Mary asks a common question....
My friend has a couple of VERY active children and a longsuffering cat. I was visiting this friend a few days ago when she pointed out where her son decided to give the cat a bit of a trim on her back, and drastically cut back her whiskers. My friend told me that she's really worried about the cat now because whiskers don't grow back. I had never heard of this before. Is this true? If so, what can she do to protect her cat now that she's somewhat handicapped?
Great question, Mary, and a common one. Whiskers not regrowing is an old wives' tale that keeps being spread around. The whiskers on any mammal are really nothing more than specially modified hair. They tend to be thicker and stiffer than normal hairs, and at their base they are surrounded by nerve clusters. Movement of the whiskers triggers nerve signals and are used for sensing air movement, objects close to the face, and so on. Like any other hair whiskers grow from follicles, where they will grow to a certain length, "live" a certain length of time, and then fall out in order to be replaced by a new whisker. They fall out and regrow in a staggered pattern, but they will indeed regrow, just like any other hair that is cut. In fact, long-haired cats that receive close grooming routinely have their whiskers cut as part of trimming the face. However, it can take 2-3 months for a full set of whiskers to grow out so it will not happen soon.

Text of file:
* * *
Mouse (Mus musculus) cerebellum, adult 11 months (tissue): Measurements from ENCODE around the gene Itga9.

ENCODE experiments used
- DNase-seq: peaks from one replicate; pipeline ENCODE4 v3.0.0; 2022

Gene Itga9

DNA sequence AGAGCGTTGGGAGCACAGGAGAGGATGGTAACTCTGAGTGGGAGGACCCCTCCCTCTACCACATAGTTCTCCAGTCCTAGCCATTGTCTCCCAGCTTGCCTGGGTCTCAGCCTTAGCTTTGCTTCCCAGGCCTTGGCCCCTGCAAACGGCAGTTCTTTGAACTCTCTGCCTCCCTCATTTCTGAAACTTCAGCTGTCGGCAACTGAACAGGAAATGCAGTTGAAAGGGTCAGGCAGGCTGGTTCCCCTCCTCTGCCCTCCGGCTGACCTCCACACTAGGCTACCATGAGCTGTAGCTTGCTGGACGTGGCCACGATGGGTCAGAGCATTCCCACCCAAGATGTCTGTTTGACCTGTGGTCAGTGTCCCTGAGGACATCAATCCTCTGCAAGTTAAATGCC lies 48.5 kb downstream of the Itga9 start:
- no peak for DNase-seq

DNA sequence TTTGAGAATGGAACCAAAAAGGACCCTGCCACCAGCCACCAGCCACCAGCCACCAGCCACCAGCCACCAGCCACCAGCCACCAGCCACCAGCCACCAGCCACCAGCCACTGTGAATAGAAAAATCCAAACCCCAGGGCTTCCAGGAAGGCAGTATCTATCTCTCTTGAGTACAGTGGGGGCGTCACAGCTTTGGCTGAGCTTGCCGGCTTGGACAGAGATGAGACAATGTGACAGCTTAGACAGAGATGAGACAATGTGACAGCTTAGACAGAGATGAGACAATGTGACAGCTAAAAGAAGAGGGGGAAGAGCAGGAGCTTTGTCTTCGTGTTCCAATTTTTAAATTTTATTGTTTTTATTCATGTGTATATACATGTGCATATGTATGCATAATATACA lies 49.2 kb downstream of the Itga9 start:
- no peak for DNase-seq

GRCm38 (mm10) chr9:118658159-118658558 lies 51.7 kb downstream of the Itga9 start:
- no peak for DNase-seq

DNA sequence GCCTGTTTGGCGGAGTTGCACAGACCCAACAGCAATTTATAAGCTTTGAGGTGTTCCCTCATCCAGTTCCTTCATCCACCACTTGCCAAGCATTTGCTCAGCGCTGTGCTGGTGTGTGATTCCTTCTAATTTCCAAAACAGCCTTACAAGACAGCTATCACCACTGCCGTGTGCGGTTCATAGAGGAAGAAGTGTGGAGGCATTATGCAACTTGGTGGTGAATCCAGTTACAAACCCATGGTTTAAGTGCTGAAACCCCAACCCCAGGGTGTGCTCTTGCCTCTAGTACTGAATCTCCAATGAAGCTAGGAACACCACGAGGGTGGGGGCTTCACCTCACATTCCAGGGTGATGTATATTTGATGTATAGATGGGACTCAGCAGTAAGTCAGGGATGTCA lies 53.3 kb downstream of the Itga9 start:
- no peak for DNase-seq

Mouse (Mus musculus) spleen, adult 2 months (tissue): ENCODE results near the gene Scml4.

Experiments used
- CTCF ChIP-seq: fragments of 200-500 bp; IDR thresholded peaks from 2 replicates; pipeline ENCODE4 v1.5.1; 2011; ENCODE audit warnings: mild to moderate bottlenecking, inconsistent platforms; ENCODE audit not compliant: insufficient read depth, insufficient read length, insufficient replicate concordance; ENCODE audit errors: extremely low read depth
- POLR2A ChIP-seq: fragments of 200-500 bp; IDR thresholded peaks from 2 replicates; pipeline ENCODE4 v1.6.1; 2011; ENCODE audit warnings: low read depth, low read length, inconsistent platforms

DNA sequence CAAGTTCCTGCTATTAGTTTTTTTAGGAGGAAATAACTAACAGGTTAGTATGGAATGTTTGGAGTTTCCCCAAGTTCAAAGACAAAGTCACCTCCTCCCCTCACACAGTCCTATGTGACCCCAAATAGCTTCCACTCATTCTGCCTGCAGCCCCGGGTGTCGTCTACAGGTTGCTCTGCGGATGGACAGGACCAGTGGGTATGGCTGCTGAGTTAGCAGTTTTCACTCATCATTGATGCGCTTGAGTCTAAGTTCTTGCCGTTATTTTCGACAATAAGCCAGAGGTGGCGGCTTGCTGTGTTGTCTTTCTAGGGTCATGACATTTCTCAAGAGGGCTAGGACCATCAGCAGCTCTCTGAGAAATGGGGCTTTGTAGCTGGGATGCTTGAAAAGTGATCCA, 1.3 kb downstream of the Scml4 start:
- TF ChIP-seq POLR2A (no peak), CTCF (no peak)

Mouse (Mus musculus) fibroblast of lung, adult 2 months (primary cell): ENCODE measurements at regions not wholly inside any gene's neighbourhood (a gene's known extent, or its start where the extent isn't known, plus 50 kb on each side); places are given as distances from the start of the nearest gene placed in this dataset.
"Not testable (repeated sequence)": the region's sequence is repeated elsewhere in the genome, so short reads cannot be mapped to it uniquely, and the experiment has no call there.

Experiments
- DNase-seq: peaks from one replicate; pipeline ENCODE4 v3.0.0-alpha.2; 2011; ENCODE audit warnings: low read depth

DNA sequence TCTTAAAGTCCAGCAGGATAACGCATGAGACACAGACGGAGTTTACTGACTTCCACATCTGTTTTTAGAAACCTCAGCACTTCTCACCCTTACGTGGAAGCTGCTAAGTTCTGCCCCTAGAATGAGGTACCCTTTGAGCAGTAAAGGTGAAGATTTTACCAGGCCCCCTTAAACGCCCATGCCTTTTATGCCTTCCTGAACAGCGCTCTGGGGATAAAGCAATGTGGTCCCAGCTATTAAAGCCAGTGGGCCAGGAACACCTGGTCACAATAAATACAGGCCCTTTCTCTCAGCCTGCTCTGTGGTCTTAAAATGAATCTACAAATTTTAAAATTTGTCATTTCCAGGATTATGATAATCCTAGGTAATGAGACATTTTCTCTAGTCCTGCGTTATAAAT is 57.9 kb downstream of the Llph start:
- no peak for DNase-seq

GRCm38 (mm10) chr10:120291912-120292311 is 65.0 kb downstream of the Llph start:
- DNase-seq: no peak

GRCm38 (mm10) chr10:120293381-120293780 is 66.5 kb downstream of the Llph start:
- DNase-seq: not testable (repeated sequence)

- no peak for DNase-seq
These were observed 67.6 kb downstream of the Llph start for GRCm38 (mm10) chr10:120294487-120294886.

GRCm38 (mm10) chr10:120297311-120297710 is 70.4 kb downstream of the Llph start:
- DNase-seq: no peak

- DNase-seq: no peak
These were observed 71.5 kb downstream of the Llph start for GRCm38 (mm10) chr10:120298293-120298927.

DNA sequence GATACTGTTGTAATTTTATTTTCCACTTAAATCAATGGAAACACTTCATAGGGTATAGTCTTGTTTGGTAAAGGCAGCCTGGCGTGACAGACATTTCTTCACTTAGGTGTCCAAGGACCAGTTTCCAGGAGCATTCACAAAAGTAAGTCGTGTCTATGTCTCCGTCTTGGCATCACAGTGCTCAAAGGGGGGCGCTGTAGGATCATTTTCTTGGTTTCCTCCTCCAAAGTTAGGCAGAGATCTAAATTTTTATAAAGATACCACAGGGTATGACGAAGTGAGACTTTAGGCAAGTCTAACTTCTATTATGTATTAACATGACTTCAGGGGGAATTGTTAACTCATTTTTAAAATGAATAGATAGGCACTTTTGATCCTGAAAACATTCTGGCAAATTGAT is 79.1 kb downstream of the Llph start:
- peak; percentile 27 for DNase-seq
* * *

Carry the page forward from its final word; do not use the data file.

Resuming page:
So reassure your friend that her cat will be fine and will have normal whiskers in a few months. Until then the cat may feel a little strange and even be reluctant to go in certain areas as she is missing certain sensory input. But in my experience, this is usually not noticable to the owner.